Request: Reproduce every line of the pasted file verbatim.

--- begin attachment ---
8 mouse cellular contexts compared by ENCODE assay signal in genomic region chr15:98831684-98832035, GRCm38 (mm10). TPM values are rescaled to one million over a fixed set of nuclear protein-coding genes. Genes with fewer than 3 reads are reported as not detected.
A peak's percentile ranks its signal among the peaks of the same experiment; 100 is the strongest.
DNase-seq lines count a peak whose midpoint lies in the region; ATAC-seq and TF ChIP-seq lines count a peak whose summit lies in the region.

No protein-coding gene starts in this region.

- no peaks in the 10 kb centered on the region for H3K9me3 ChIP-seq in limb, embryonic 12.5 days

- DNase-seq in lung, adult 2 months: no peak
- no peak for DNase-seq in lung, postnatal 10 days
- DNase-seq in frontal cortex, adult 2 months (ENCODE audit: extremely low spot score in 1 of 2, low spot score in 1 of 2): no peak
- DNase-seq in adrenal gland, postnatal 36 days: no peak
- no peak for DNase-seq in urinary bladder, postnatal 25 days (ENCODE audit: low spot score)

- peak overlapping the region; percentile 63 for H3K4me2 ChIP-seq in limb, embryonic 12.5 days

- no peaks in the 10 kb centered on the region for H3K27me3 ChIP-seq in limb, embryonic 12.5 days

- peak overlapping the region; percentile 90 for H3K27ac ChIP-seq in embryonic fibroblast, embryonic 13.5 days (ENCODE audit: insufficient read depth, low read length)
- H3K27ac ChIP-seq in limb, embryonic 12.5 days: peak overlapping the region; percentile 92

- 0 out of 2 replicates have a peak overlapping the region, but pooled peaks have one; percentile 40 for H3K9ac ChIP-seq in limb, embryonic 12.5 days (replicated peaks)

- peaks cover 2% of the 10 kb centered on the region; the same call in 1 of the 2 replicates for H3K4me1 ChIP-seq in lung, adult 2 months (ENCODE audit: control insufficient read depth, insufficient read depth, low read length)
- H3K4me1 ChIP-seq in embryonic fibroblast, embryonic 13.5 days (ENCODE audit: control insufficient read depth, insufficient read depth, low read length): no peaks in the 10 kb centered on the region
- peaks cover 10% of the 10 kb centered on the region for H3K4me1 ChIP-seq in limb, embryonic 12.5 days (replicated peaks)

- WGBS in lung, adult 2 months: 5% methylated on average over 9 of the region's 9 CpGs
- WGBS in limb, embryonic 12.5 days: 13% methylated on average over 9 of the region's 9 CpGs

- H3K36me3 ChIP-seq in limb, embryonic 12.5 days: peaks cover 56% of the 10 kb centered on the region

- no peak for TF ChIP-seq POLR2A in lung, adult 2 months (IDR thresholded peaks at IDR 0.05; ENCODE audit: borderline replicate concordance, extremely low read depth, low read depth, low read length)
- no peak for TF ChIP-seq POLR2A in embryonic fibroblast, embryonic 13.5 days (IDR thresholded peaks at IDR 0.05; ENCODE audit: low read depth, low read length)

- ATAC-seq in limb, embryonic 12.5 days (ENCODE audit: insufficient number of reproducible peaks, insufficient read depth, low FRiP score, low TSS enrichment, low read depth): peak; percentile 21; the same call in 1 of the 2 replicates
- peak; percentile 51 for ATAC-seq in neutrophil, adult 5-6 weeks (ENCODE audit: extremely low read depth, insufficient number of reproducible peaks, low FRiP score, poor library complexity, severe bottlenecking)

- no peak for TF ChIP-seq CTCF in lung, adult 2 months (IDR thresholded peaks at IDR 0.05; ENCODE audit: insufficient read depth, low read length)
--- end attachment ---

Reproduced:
8 mouse cellular contexts compared by ENCODE assay signal in genomic region chr15:98831684-98832035, GRCm38 (mm10). TPM values are rescaled to one million over a fixed set of nuclear protein-coding genes. Genes with fewer than 3 reads are reported as not detected.
A peak's percentile ranks its signal among the peaks of the same experiment; 100 is the strongest.
DNase-seq lines count a peak whose midpoint lies in the region; ATAC-seq and TF ChIP-seq lines count a peak whose summit lies in the region.

No protein-coding gene starts in this region.

- no peaks in the 10 kb centered on the region for H3K9me3 ChIP-seq in limb, embryonic 12.5 days

- DNase-seq in lung, adult 2 months: no peak
- no peak for DNase-seq in lung, postnatal 10 days
- DNase-seq in frontal cortex, adult 2 months (ENCODE audit: extremely low spot score in 1 of 2, low spot score in 1 of 2): no peak
- DNase-seq in adrenal gland, postnatal 36 days: no peak
- no peak for DNase-seq in urinary bladder, postnatal 25 days (ENCODE audit: low spot score)

- peak overlapping the region; percentile 63 for H3K4me2 ChIP-seq in limb, embryonic 12.5 days

- no peaks in the 10 kb centered on the region for H3K27me3 ChIP-seq in limb, embryonic 12.5 days

- peak overlapping the region; percentile 90 for H3K27ac ChIP-seq in embryonic fibroblast, embryonic 13.5 days (ENCODE audit: insufficient read depth, low read length)
- H3K27ac ChIP-seq in limb, embryonic 12.5 days: peak overlapping the region; percentile 92

- 0 out of 2 replicates have a peak overlapping the region, but pooled peaks have one; percentile 40 for H3K9ac ChIP-seq in limb, embryonic 12.5 days (replicated peaks)

- peaks cover 2% of the 10 kb centered on the region; the same call in 1 of the 2 replicates for H3K4me1 ChIP-seq in lung, adult 2 months (ENCODE audit: control insufficient read depth, insufficient read depth, low read length)
- H3K4me1 ChIP-seq in embryonic fibroblast, embryonic 13.5 days (ENCODE audit: control insufficient read depth, insufficient read depth, low read length): no peaks in the 10 kb centered on the region
- peaks cover 10% of the 10 kb centered on the region for H3K4me1 ChIP-seq in limb, embryonic 12.5 days (replicated peaks)

- WGBS in lung, adult 2 months: 5% methylated on average over 9 of the region's 9 CpGs
- WGBS in limb, embryonic 12.5 days: 13% methylated on average over 9 of the region's 9 CpGs

- H3K36me3 ChIP-seq in limb, embryonic 12.5 days: peaks cover 56% of the 10 kb centered on the region

- no peak for TF ChIP-seq POLR2A in lung, adult 2 months (IDR thresholded peaks at IDR 0.05; ENCODE audit: borderline replicate concordance, extremely low read depth, low read depth, low read length)
- no peak for TF ChIP-seq POLR2A in embryonic fibroblast, embryonic 13.5 days (IDR thresholded peaks at IDR 0.05; ENCODE audit: low read depth, low read length)

- ATAC-seq in limb, embryonic 12.5 days (ENCODE audit: insufficient number of reproducible peaks, insufficient read depth, low FRiP score, low TSS enrichment, low read depth): peak; percentile 21; the same call in 1 of the 2 replicates
- peak; percentile 51 for ATAC-seq in neutrophil, adult 5-6 weeks (ENCODE audit: extremely low read depth, insufficient number of reproducible peaks, low FRiP score, poor library complexity, severe bottlenecking)

- no peak for TF ChIP-seq CTCF in lung, adult 2 months (IDR thresholded peaks at IDR 0.05; ENCODE audit: insufficient read depth, low read length)